Flying dreams are often considered some of the best, most joyous dreams. Soaring above a beautiful landscape may indicate a desire to roam or simply a sense of freedom and happiness in your everyday life. However, if you find yourself struggling to fly or getting caught in obstacles, you may be feeling frustrated and unhappy about something.
Objects you see or interact with may give a hint to the meaning of your dream. Although these can vary depending on your personal feelings and the meaning you attach to each object, there are some general themes.
Vehicles are a common feature in dreams. They typically represent power and direction. If you dream about out-of-control vehicles, you may feel powerless over the direction your life is taking. If the vehicles are running smoothly and properly, you may be feeling confident and happy.
Life stages also have symbolic meaning. If you dream about death, whether it is a literal death or a figurative personification, you may be thinking about a big change. Babies often indicate that you're ready for something new.
Houses often symbolize your life or mind. Dreaming about unused rooms, such as basements or attics, may mean that you're neglecting something or someone. Kitchens and bedrooms often represent family and intimate relationships.
Food is another common sight in dreams and can represent more abstract forms of nourishment. If you dream of food, you may be neglecting your spiritual, emotional or intellectual needs, even if you are taking care of your physical body.
Lucid dreaming occurs when the dreamer becomes aware that he or she is dreaming. Once you become aware of that, you can take control of your dream. This allows you to experience new or impossible things, such as flying, or to explore your dream world in depth to gain further understanding. Many people believe that lucid dreams are a powerful tool for spiritual and emotional growth.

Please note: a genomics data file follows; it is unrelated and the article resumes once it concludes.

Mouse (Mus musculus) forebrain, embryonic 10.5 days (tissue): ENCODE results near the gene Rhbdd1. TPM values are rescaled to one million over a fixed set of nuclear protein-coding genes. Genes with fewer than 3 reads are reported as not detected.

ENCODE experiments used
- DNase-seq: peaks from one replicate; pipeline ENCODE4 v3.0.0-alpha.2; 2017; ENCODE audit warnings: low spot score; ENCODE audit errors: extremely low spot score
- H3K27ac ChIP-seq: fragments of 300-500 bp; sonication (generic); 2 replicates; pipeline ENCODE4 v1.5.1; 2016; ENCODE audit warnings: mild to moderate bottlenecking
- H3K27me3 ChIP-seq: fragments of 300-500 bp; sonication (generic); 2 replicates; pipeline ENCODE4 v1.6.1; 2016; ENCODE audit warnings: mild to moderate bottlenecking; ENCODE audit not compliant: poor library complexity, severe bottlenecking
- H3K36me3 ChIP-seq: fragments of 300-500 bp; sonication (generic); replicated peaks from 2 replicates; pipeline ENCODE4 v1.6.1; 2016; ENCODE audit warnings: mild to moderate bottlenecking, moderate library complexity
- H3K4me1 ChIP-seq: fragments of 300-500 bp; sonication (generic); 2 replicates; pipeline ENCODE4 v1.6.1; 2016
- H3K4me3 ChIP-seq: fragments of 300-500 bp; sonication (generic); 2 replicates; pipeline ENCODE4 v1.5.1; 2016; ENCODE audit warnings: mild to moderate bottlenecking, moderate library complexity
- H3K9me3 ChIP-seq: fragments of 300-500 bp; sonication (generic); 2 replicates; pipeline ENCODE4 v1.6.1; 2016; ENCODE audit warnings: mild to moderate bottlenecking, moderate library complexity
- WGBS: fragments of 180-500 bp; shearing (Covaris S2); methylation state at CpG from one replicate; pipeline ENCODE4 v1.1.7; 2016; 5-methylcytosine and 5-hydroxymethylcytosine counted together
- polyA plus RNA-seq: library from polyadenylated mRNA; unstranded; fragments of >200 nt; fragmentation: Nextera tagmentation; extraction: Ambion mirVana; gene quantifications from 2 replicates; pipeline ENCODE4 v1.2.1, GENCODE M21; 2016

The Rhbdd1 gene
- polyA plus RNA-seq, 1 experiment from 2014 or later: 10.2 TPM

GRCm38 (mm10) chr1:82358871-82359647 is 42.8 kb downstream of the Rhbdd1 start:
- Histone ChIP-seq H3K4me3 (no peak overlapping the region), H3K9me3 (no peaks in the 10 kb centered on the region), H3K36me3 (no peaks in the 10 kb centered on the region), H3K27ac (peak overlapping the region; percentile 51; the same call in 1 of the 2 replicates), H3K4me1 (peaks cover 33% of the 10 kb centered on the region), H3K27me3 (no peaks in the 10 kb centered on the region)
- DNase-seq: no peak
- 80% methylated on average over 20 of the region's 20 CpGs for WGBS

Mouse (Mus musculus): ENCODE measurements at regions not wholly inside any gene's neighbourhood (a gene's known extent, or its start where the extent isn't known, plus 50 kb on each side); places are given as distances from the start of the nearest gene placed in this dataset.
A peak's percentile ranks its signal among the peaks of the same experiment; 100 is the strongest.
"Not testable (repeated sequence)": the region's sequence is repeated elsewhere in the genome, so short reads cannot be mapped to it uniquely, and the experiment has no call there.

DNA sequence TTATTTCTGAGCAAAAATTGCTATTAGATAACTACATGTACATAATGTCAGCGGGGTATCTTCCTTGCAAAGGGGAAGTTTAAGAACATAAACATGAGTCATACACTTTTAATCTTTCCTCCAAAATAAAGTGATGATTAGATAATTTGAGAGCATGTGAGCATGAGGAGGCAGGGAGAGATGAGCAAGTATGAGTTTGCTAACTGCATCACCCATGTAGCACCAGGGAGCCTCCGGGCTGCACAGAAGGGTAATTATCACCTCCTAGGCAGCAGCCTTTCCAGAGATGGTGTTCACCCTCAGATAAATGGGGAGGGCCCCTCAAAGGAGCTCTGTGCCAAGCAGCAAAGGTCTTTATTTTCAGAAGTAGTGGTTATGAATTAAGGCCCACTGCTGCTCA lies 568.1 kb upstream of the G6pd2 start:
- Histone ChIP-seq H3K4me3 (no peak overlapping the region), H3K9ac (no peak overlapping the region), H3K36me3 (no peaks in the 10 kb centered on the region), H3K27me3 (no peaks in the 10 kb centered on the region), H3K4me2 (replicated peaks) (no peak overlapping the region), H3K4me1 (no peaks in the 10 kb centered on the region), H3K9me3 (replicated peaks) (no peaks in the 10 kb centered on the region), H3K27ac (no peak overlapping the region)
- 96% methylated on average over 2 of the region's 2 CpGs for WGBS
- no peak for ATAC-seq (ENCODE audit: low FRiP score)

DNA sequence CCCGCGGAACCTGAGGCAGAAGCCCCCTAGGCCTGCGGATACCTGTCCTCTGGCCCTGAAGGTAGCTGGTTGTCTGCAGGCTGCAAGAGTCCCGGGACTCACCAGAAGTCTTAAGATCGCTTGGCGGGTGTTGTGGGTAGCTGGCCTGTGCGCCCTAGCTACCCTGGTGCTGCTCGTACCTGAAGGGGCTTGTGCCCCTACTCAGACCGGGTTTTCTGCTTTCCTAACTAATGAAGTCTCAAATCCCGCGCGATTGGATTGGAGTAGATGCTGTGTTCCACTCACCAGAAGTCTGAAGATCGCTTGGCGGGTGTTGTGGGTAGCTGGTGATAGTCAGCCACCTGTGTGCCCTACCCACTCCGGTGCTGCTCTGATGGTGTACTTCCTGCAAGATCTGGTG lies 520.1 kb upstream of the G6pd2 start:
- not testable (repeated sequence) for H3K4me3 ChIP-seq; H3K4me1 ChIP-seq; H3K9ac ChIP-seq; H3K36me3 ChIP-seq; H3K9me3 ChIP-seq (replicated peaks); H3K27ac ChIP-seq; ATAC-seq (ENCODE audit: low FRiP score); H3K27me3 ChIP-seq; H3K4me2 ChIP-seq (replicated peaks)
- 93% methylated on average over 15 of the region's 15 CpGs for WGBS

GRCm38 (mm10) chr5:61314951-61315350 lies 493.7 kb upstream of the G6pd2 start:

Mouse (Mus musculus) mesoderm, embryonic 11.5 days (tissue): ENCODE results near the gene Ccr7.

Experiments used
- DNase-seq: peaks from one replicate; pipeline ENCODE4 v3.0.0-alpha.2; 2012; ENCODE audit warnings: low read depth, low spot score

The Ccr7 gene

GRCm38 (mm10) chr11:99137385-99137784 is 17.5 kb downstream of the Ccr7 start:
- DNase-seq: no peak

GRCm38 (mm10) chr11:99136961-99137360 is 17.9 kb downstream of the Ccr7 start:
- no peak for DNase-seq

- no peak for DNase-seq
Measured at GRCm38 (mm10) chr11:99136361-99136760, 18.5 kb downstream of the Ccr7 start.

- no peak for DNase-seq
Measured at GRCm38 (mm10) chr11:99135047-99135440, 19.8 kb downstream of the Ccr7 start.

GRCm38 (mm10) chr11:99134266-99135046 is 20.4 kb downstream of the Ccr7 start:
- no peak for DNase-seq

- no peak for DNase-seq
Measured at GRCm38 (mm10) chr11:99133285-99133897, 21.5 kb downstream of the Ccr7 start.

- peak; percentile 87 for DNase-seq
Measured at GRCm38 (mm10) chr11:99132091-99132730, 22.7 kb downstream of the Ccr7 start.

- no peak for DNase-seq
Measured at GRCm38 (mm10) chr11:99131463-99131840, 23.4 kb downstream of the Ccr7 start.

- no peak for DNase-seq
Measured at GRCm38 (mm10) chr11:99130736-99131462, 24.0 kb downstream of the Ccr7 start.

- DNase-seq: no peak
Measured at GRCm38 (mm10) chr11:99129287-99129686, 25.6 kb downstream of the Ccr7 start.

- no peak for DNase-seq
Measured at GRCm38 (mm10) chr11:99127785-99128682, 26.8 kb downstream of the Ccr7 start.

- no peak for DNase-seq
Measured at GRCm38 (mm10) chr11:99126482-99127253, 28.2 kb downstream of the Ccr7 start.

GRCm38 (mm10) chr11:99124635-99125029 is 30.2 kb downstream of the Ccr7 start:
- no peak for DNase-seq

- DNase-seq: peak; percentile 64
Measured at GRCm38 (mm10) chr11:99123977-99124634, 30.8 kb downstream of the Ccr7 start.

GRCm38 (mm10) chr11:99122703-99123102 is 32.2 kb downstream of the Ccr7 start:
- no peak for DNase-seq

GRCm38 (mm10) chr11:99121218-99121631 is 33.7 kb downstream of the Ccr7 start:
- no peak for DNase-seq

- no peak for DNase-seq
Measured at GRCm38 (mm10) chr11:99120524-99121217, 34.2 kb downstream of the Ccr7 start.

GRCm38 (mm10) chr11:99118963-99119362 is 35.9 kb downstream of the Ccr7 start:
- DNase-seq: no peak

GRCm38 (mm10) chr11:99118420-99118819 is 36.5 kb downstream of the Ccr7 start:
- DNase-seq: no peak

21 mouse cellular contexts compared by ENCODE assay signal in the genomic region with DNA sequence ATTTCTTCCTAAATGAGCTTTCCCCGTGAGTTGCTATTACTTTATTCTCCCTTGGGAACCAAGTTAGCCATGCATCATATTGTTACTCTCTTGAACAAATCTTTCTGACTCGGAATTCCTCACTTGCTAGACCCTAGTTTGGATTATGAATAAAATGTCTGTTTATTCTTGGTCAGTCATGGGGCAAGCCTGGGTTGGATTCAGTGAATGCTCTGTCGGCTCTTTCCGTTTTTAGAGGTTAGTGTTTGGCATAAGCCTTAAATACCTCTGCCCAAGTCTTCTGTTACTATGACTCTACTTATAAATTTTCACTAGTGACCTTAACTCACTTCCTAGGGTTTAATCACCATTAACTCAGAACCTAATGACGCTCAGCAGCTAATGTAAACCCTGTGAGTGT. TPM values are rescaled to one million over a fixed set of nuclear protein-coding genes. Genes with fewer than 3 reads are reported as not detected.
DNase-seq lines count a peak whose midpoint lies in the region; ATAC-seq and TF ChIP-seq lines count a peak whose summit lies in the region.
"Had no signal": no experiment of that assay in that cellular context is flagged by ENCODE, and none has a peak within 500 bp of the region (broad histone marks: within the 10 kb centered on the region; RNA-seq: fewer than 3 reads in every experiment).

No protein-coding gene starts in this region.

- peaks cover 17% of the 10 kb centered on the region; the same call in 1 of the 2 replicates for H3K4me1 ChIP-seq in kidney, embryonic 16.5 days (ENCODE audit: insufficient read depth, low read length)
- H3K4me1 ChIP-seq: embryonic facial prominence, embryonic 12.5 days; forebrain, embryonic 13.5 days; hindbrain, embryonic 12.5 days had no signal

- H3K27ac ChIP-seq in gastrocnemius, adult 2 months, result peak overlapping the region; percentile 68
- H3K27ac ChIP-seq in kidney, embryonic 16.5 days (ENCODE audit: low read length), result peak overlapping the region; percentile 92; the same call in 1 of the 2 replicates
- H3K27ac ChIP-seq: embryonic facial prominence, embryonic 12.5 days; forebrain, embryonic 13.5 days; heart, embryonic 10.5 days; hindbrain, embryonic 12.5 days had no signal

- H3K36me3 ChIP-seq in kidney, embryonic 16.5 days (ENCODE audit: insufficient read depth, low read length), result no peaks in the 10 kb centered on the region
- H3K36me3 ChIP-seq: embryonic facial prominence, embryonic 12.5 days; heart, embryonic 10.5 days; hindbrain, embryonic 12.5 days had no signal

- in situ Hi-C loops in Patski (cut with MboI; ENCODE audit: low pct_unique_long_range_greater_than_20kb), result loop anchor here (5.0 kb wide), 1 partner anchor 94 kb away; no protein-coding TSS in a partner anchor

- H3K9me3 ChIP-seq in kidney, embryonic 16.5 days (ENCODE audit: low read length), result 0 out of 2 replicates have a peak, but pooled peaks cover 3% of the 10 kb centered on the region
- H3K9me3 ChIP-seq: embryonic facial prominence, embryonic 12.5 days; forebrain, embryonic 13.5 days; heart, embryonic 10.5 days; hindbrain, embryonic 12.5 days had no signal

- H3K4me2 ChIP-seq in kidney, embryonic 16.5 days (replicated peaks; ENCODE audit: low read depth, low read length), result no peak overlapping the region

Although some people naturally experience lucid dreams, others may struggle with the process. Most people can learn lucid dreaming with a bit of practice, however. Read our guide to learn how to start lucid dreaming.
While there are therapists who specialize in dream interpretation, most people are capable of analyzing their own dreams. You don't have to be an expert in symbolism, either, since most experts agree that personal meaning is the most important thing.
If you often find yourself wondering, "What does my dream mean?" the first step is to start keeping a dream journal. Be sure to record any emotions you remember feeling as well as the things you saw and heard.
Once you have written everything down so you don't forget the details, spend some time thinking about your dream. Sometimes, the meaning is obvious. If you're having trouble working it out, though, start thinking about individual elements of your dream and what they mean to you.
Try pretending that you're explaining the dream to an alien visitor who is completely unfamiliar with human life. For example, if you dream that you lost your keys, you have to tell the alien what keys are and why it is important for you to find them. The way you choose to explain these details can give you insight into your personal dream meanings.
Dream dictionaries can also provide some clues if you get stuck, but don't let them override your instincts. Many of the meanings they ascribe to various symbols are arbitrary. The most important thing is how you think and feel about what you see in your dreams.
Be sure to consider the dream as a whole. Some dreams may start out being scary or stressful, but may end with you overcoming obstacles or having good experiences. Those dreams may tell a story about everything going on in your life.
As you interpret your dreams, look for parallels in your own life. Sometimes these might be fairly literal parallels, such as dreaming about losing important paperwork when you're worried about a stressful situation at work. Often, however, the parallels are more subtle. Sometimes the emotions are the only thing that the dream and waking situations share. Finding those similarities can help you recognize what you are really dreaming about.
Whether you believe that dreams are a simple instinctive reflex or you ascribe deep spiritual meaning to them, analyzing your own dreams can give you a deeper understanding of your subconscious thoughts and feelings. Dream interpretation can be complex and has many variables, but some self-reflection and careful thought can answer that timeless question, "What does my dream mean?"